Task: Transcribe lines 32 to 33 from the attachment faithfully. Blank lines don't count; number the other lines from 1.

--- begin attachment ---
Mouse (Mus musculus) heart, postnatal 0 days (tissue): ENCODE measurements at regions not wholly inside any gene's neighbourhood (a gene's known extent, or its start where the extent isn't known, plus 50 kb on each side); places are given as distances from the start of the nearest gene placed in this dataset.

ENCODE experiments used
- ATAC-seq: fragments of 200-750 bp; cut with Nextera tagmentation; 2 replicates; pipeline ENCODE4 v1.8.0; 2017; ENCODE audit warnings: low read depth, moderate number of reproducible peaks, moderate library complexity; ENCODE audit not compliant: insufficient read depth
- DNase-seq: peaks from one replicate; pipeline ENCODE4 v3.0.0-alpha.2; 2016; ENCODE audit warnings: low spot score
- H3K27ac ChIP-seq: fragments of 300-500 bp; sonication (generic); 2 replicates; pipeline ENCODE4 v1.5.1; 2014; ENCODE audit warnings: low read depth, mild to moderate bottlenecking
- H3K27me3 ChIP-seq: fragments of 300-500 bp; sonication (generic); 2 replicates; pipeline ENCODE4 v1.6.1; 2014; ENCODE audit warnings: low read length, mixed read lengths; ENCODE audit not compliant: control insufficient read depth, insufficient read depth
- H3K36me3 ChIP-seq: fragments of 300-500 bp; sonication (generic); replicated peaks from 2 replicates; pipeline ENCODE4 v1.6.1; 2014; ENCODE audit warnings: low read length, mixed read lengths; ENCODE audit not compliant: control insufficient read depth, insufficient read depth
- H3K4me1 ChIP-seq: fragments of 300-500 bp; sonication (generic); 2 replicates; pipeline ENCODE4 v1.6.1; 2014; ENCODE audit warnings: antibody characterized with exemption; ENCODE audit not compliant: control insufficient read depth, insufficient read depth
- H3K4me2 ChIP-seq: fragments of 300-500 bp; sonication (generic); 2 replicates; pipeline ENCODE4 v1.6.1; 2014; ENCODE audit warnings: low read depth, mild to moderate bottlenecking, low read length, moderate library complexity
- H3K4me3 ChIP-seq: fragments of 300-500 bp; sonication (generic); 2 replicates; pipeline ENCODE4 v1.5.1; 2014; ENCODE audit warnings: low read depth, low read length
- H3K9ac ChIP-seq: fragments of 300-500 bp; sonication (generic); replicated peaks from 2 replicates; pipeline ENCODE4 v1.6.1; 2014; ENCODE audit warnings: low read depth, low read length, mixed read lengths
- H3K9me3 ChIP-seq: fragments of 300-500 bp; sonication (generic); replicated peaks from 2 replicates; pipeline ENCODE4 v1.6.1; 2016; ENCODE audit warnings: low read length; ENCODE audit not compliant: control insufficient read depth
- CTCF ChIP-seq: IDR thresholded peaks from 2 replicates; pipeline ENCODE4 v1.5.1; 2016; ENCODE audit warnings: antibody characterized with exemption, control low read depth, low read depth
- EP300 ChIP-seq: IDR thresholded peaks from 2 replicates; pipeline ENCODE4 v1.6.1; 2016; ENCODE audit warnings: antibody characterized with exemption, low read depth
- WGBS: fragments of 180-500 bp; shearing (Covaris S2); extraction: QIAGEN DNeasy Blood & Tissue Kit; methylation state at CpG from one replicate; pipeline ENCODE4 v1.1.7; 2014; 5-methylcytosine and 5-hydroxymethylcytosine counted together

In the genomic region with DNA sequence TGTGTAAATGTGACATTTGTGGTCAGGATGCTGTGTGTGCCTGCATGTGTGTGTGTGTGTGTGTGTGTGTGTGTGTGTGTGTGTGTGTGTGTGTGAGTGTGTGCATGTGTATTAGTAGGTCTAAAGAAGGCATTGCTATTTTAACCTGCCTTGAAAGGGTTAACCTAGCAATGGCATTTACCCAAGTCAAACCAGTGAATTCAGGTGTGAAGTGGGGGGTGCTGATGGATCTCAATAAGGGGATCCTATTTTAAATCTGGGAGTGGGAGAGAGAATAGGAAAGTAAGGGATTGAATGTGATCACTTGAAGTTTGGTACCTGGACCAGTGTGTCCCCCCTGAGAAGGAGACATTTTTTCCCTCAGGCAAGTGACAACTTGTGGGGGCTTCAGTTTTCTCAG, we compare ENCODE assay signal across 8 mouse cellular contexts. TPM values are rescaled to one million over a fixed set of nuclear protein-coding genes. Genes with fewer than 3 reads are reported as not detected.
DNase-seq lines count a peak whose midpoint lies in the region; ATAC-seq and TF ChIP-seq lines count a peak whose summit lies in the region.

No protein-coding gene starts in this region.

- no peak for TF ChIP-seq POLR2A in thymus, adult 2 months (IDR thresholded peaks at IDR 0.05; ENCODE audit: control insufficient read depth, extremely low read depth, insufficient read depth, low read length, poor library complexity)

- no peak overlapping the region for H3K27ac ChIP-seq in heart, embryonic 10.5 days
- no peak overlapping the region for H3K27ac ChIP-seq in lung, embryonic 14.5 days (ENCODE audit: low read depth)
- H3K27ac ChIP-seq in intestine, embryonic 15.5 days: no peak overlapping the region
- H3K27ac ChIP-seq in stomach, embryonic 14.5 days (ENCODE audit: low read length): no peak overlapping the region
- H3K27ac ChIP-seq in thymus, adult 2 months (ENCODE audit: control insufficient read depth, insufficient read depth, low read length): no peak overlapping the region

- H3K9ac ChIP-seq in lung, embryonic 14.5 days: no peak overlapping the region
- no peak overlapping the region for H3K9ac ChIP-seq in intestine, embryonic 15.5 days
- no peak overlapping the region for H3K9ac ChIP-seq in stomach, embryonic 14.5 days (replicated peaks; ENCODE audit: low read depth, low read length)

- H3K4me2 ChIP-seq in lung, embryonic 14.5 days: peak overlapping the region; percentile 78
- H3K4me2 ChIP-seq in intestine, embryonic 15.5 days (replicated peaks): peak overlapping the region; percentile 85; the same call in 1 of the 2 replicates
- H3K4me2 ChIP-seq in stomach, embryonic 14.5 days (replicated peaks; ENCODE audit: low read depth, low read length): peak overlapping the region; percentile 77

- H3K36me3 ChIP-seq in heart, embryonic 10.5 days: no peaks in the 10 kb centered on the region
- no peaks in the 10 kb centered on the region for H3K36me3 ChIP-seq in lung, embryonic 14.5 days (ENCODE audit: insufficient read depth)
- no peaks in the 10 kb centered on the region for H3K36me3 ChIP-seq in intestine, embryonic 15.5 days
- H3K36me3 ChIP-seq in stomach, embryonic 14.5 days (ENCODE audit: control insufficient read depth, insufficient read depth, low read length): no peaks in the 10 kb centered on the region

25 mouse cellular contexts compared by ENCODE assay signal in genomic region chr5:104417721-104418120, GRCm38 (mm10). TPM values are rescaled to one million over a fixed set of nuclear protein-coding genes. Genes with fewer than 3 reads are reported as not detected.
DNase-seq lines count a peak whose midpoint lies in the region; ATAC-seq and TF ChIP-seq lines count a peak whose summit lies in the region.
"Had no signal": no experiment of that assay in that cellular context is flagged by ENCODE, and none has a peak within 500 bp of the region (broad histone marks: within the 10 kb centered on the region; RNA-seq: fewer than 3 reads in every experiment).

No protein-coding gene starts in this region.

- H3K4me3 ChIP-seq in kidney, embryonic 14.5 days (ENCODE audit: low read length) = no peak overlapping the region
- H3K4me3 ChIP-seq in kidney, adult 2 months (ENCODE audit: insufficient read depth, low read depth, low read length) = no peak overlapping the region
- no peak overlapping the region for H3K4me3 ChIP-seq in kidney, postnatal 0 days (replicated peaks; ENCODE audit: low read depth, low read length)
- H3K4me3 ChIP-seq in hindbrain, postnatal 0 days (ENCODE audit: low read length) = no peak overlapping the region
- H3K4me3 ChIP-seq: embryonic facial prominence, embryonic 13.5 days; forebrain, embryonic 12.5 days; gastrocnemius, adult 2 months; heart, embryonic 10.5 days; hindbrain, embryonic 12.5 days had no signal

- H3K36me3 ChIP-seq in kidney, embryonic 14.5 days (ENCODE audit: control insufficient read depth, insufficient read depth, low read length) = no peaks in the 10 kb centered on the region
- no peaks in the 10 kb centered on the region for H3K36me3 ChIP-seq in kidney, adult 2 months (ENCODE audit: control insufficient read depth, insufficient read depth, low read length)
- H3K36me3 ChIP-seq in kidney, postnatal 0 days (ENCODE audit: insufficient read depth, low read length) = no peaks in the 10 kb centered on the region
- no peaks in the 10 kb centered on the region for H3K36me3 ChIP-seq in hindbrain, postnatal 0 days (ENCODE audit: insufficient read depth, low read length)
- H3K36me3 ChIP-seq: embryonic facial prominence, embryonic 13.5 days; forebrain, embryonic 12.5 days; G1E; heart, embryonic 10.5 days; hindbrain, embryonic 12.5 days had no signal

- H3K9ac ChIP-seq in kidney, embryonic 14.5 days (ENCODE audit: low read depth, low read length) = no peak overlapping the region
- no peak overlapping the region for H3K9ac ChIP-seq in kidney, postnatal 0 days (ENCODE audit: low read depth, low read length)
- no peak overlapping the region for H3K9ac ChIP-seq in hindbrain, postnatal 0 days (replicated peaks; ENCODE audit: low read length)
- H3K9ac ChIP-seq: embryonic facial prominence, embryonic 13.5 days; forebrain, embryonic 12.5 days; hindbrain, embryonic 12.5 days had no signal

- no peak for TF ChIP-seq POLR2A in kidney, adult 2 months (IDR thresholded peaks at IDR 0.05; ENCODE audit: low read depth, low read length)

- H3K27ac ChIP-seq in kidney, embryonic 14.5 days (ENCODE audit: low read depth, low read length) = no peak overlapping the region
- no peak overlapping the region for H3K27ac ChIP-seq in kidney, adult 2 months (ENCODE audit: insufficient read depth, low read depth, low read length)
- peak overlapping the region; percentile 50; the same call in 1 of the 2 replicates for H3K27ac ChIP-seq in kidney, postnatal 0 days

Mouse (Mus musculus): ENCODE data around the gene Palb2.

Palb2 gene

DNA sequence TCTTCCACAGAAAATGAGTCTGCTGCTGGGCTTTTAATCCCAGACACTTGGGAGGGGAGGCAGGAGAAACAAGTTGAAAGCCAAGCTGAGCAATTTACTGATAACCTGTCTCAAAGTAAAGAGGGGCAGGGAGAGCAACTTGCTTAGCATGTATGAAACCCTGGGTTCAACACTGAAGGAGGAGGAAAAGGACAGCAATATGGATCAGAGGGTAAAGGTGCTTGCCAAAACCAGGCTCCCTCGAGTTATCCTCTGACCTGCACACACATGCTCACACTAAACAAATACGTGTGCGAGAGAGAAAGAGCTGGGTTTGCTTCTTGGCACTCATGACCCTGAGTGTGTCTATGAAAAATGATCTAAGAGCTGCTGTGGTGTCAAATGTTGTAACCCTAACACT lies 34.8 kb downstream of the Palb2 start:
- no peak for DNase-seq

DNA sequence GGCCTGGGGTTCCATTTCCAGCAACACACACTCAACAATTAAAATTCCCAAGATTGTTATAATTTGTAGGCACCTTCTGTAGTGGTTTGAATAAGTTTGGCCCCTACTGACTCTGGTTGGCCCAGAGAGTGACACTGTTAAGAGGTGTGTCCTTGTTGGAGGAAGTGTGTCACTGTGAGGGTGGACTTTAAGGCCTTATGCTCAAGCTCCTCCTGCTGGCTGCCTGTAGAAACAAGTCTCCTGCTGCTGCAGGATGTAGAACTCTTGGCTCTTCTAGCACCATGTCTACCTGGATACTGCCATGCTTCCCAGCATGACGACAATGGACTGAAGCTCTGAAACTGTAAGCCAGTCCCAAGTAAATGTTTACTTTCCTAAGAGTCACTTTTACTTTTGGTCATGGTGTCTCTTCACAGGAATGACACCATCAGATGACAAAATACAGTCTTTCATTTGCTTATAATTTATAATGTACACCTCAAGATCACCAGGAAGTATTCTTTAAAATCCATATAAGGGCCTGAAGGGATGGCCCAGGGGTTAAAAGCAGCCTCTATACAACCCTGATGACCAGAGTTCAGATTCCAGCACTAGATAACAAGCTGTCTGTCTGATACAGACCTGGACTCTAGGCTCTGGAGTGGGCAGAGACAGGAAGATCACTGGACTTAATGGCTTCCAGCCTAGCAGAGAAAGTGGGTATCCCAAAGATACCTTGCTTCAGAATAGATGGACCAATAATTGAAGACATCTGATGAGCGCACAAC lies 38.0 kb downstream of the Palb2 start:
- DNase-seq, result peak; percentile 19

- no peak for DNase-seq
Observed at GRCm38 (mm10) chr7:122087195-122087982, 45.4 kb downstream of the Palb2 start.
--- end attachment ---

- no peaks in the 10 kb centered on the region for H3K36me3 ChIP-seq in lung, embryonic 14.5 days (ENCODE audit: insufficient read depth)
- no peaks in the 10 kb centered on the region for H3K36me3 ChIP-seq in intestine, embryonic 15.5 days